Homocysteine level lab test is a blood test that measures the amount of homocysteine present in the blood.
Why is the homocysteine level lab test done?
A homocysteine level lab test is done in order to:
Diagnose vitamin B12, vitamin B6, or folic acid deficiency,
Diagnose homocystinuria (inherited disorder in which body is unable to breakdown certain proteins),
Screen for heart disease in people at high risk for heart attack or stroke,
Monitor people who have heart disease.
What does a homocysteine level lab test measure?
A homocysteine level lab test measures the amount of homocysteine present in the blood. Homocysteine is a chemical that your body uses to make proteins.
Are there any risks associated with this test?
There are no known risks associated with this test.
How should I prepare for this test?
You may need to fast for 8-12 hours before this test.
What happens if homocysteine is high?
High homocysteine levels in the blood can damage the lining of the arteries. High levels may also make the blood clot more easily than it should. This can increase the risk of blood vessel blockages.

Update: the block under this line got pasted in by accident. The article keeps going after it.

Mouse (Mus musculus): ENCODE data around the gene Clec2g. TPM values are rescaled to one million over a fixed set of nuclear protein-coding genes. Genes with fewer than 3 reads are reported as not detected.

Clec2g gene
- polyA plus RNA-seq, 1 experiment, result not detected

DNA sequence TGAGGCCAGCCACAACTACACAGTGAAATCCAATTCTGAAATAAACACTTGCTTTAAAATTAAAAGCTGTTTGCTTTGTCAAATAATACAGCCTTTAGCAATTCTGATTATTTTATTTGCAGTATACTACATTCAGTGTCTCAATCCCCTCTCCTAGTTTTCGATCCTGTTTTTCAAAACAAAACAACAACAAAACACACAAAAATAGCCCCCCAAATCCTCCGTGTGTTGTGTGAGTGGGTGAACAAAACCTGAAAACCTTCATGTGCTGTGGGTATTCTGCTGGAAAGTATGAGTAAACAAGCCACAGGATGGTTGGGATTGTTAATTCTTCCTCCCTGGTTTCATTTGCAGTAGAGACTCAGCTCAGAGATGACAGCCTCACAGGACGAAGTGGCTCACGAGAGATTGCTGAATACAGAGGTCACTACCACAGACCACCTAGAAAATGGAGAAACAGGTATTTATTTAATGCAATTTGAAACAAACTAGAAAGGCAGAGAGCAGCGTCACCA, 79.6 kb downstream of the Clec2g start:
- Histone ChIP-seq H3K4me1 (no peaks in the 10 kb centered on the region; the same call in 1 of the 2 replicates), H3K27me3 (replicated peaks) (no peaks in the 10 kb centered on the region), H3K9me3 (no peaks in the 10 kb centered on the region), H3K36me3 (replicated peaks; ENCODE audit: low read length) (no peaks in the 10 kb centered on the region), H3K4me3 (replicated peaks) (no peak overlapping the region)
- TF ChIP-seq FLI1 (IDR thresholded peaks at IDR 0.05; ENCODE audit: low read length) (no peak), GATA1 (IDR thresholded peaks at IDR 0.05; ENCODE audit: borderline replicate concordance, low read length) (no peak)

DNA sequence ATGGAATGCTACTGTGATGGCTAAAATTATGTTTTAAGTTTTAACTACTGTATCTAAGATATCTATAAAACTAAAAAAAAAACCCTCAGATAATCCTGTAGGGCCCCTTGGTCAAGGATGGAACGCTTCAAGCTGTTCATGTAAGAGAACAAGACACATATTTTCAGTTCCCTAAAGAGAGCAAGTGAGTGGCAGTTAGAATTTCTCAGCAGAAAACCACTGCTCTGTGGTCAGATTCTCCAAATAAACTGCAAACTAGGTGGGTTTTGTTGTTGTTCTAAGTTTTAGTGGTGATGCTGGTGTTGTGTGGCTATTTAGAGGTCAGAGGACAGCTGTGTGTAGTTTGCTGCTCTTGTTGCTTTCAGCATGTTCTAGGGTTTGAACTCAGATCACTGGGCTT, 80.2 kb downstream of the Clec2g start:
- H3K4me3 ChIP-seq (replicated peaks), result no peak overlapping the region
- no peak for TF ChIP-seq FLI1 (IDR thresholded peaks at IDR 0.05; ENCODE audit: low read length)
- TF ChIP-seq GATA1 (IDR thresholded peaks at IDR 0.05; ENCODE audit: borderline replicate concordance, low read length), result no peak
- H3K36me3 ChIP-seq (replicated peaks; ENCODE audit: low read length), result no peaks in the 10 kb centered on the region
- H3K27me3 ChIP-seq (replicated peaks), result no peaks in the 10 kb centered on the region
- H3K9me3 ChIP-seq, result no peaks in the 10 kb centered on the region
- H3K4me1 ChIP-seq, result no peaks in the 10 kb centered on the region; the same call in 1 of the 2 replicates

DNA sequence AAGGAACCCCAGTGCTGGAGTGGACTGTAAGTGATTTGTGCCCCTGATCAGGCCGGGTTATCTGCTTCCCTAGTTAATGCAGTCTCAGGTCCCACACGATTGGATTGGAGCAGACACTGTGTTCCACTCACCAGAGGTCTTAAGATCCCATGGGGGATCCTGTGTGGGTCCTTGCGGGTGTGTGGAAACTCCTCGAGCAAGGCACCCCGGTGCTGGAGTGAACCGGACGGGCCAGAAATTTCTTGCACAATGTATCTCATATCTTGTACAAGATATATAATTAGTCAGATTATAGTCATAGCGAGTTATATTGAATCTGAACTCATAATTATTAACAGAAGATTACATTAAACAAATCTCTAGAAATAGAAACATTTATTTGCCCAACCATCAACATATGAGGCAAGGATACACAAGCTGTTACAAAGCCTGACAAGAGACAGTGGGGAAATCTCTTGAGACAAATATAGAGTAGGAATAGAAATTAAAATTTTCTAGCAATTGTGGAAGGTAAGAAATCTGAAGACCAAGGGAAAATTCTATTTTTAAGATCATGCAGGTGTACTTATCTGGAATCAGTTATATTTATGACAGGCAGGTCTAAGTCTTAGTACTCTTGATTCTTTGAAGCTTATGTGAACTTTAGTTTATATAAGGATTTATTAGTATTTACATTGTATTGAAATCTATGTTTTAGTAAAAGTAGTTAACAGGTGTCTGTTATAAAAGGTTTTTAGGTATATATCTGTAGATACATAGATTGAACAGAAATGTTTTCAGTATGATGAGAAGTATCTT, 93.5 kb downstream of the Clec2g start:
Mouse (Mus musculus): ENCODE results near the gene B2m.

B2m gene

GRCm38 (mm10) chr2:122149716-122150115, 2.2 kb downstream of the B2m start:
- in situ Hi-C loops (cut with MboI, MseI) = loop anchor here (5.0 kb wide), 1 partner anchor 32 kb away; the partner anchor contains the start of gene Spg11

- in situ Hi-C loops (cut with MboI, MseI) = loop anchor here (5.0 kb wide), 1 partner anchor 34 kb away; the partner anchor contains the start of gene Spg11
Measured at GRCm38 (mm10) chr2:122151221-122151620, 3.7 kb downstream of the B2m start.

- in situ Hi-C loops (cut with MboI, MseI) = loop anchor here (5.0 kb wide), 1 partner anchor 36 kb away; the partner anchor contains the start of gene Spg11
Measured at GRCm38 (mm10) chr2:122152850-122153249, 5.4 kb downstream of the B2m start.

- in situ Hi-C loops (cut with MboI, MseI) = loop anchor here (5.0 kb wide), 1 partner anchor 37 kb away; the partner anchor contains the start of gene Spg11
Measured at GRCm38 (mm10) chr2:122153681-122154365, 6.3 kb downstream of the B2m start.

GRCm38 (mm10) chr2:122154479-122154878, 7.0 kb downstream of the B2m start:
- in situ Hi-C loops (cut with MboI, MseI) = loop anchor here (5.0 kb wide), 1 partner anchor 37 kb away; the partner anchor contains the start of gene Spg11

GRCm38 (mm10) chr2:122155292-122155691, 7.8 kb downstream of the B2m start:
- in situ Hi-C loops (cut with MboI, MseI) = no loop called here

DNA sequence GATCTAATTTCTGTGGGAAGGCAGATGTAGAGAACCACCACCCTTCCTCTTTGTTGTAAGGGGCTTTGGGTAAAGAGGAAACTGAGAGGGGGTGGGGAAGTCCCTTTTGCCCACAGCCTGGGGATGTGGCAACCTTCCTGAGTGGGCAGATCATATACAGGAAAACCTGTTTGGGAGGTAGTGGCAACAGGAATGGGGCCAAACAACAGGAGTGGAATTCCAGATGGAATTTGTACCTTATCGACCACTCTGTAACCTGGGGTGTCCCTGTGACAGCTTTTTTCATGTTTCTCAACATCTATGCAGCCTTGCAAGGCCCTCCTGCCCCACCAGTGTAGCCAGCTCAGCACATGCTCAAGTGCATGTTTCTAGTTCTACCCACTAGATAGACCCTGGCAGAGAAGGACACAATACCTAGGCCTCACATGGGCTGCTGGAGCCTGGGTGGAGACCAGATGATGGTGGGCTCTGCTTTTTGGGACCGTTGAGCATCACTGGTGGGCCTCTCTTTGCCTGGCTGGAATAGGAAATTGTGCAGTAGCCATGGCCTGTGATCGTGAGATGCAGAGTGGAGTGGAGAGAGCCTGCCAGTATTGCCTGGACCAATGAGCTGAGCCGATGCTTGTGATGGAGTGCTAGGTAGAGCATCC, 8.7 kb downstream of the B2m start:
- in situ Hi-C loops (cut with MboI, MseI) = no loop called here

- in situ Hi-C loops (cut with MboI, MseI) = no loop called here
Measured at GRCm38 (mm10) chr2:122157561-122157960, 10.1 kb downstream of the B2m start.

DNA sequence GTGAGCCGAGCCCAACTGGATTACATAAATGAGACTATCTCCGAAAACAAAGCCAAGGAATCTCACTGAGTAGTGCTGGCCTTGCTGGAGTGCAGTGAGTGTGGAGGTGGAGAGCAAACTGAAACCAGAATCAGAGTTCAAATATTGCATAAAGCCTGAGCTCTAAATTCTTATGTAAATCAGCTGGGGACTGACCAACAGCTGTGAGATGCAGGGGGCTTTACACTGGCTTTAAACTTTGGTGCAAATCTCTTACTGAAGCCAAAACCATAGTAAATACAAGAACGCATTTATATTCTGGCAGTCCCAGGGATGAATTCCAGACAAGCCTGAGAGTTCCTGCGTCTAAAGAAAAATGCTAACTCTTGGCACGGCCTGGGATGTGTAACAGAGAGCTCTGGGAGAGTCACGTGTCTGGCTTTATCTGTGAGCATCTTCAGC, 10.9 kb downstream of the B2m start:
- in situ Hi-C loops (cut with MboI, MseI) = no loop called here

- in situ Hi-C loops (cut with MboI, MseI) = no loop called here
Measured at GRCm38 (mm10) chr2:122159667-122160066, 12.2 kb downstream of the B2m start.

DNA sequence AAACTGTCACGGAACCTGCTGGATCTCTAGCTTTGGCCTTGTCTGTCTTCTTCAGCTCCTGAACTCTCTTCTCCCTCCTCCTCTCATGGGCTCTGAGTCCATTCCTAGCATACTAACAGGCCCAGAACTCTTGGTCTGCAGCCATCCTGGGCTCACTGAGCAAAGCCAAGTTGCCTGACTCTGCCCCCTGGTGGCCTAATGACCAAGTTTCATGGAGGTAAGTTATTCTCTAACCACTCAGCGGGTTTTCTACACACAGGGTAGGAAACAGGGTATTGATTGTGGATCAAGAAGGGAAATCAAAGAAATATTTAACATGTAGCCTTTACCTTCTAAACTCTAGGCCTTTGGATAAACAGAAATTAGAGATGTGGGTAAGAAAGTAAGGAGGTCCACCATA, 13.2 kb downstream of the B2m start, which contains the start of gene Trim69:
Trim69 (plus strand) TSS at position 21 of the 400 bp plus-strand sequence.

What causes high levels of homocysteine?
Poor diet, smoking, high alcohol intake, some prescription drugs, diabetes (high blood sugar), rheumatoid arthritis (inflammation of joints), and poor thyroid function increase the level of homocysteine.
Can increased alcohol intake affect my homocysteine level?
Chronic (long term) alcoholism increases homocysteine level in absence of any other underlying condition.
Normal level of homocysteine is less than 15 mcmol/L.
WHY DO I NEED A HOMOCYSTEINE TEST?
You may need this test if you have symptoms of a vitamin B or folic acid deficiency. These include:
Sore tongue and mouth
Tingling in the hands, feet, arms, and/or legs (in vitamin B12 deficiency)
You may also need this test if you are at high risk for heart disease because of prior heart problems or a family history of heart disease. Excess levels of homocysteine can build up in the arteries, which may increase your risk of blood clots, heart attack, and stroke.